Jamie Siraj: Back From The Brink

But then Siraj got sick.

“In 2020, I ended up getting a brain infection,” began the now 29-year-old featherweight, who returns to action this week against Ryan Rohovich at BFL 78, airing exclusively on UFC FIGHT PASS. “I had to go into a coma, and in healing from that, my body developed an auto-immune disease that was attacking my body’s connective tissues.

“I ended up septic in the hospital a bunch of times, and then I was put in another coma and almost died at the beginning of 2022,” he added. “ In the past three years, I probably spent a year-and-a-half in the hospital.”

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Living in the same region, covering the sport, and knowing Siraj, I can tell you that the quick version of things doesn’t paint anywhere near as grim a picture as watching things unfold during that multi-year stretch did, as teammates and friends within the MMA community offered heartbreaking updates about the myriad serious issues the constantly smiling young fighter was dealing with at the time.

It wasn’t just that his career was on pause – it’s that his life seemed to be hanging in the balance, and positive progress would suddenly be followed by another string of genuinely frightening health issues for Siraj.

While diagnosing and treating the different maladies that waylaid his fighting career was the priority, the self-described “psychotically competitive” fighter never allowed his dreams of competing again to fully fade.


“MMA always stayed in my head for some reason,” said Siraj, who trains at Pinnacle Martial Arts under former UFC middleweight Denis Kang. “Even when I was critically ill, doing walking therapy again, doing the most basic things, in my mind, I was always like, ‘I’m going to get back to fighting.’ At certain points, it got put a little more on the back burner, but the idea of getting healthy enough to compete was always in my mind; I wanted it so bad.

“Some days were a lot darker than others — there were definitely days that were more challenging than others where I didn’t care about fighting; I just wanted to live and be healthy and happy again — but the second that I was healthy again, I was always thinking about getting back to competing again.”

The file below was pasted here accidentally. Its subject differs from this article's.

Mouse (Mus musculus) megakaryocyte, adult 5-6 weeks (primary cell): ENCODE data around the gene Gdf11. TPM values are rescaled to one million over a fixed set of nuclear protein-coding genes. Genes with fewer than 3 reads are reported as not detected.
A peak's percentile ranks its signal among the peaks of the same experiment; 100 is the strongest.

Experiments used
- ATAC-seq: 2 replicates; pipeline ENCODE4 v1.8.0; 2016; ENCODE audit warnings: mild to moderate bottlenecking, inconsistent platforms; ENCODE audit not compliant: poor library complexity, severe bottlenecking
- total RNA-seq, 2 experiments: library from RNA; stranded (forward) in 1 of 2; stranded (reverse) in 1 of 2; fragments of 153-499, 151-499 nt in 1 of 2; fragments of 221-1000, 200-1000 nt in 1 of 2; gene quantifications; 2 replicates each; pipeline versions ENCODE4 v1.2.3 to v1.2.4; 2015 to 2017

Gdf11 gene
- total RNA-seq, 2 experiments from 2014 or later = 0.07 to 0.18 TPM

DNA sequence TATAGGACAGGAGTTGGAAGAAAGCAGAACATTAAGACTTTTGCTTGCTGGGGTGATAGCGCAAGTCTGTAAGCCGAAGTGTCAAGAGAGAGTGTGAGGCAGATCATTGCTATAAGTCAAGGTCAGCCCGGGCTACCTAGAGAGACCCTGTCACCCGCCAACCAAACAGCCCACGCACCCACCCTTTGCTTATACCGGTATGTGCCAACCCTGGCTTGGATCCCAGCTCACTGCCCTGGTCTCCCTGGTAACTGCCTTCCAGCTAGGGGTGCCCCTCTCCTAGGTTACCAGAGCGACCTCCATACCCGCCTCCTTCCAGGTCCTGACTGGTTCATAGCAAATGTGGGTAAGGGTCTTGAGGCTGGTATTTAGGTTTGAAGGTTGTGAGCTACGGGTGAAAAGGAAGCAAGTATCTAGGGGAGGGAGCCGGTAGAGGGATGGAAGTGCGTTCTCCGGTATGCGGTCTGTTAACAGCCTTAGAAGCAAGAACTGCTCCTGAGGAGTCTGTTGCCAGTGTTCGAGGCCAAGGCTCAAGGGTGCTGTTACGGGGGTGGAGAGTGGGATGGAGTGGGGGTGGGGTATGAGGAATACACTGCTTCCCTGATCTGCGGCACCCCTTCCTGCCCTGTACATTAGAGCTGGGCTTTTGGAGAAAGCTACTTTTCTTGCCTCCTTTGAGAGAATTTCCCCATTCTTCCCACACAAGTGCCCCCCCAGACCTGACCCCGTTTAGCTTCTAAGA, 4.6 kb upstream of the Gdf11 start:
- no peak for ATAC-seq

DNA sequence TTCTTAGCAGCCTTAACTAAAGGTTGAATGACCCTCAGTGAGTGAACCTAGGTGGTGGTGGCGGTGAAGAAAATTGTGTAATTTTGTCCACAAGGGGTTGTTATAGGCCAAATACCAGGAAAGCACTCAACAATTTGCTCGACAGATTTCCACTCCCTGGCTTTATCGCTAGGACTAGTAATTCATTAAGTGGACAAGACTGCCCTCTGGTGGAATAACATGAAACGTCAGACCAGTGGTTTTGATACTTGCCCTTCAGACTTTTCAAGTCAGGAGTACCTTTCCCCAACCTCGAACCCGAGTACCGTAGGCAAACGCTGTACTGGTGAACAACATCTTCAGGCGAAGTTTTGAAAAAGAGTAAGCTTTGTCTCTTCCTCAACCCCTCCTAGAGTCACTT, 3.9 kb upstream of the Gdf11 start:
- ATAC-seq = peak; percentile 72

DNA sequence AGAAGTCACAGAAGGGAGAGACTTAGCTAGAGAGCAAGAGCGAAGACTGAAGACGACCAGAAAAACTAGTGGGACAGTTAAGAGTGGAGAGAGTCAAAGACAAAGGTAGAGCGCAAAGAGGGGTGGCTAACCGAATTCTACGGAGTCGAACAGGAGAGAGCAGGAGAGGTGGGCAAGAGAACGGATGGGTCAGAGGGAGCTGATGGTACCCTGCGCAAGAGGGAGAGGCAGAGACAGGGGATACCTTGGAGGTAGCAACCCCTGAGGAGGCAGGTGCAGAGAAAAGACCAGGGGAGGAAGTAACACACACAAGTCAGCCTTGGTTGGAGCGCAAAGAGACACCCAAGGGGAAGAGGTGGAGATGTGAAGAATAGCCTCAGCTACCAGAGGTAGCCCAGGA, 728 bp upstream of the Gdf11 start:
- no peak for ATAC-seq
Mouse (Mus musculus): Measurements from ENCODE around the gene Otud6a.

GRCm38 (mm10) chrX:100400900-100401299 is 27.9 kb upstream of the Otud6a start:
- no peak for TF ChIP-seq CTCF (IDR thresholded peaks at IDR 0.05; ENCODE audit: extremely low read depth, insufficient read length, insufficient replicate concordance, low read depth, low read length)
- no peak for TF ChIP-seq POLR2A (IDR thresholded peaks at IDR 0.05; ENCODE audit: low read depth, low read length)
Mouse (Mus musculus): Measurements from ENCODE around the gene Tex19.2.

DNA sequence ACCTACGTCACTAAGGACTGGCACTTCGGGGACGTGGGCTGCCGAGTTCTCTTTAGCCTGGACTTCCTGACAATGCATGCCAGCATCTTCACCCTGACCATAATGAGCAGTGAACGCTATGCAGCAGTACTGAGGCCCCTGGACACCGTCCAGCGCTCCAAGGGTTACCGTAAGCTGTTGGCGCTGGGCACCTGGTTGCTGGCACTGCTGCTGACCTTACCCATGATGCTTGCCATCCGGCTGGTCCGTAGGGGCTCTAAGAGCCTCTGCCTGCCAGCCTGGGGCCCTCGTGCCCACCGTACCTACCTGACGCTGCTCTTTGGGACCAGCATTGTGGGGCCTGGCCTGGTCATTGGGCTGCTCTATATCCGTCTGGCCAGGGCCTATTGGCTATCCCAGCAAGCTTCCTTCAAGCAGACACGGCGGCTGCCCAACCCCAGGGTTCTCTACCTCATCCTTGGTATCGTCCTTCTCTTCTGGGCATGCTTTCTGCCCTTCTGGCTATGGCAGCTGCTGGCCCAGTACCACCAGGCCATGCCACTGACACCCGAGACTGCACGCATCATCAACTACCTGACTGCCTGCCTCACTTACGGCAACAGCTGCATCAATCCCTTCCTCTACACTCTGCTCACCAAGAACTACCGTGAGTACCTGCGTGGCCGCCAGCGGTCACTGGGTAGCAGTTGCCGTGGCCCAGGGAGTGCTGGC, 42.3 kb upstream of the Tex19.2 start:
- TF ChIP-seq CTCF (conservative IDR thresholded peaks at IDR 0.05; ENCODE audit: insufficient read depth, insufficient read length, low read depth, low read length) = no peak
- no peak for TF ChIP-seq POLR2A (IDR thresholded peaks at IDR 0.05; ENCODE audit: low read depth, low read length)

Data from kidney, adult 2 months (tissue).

Three years, 10 months, and 14 days after he registered the eighth win of his professional career, Siraj notched win No. 9, and rightfully fell to his knees, his face in his hands, the emotions understandably pouring out of him.

“It was surreal — that’s the best way I can describe it,” he said of his return to the cage in June. “It felt like I was fighting again for the first time; it was an incredible feeling.

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“I really wanted a tough guy to come back against because I wanted to prove to myself that I didn’t need a step back. I’m not one of these guys to pad my record, and I wanted to go out there and make a statement. I got to shut him out, and afterwards, it all just kind of hit me — everything I’d been through these past couple years hit me all at once, and it was pretty intense.

“To be honest, there was nothing in the world that could bother me for about a month; I was on Cloud 9,” answered Siraj when asked about the euphoric state his return to action and getting another victory produced. “It felt every bit as good as I thought it was going to feel getting in there again.

“It was probably even better than I anticipated because of how vindicating and validating it felt to get back in there, get back to doing what I love. It was an incredible experience and one of the best nights of my life, for sure.”


Since returning to full health and being back in the gym, Siraj has been surrounded by a collection of like-minded individuals that all reside in a similar position — sitting on the cusp of graduating to the next level in the sport.

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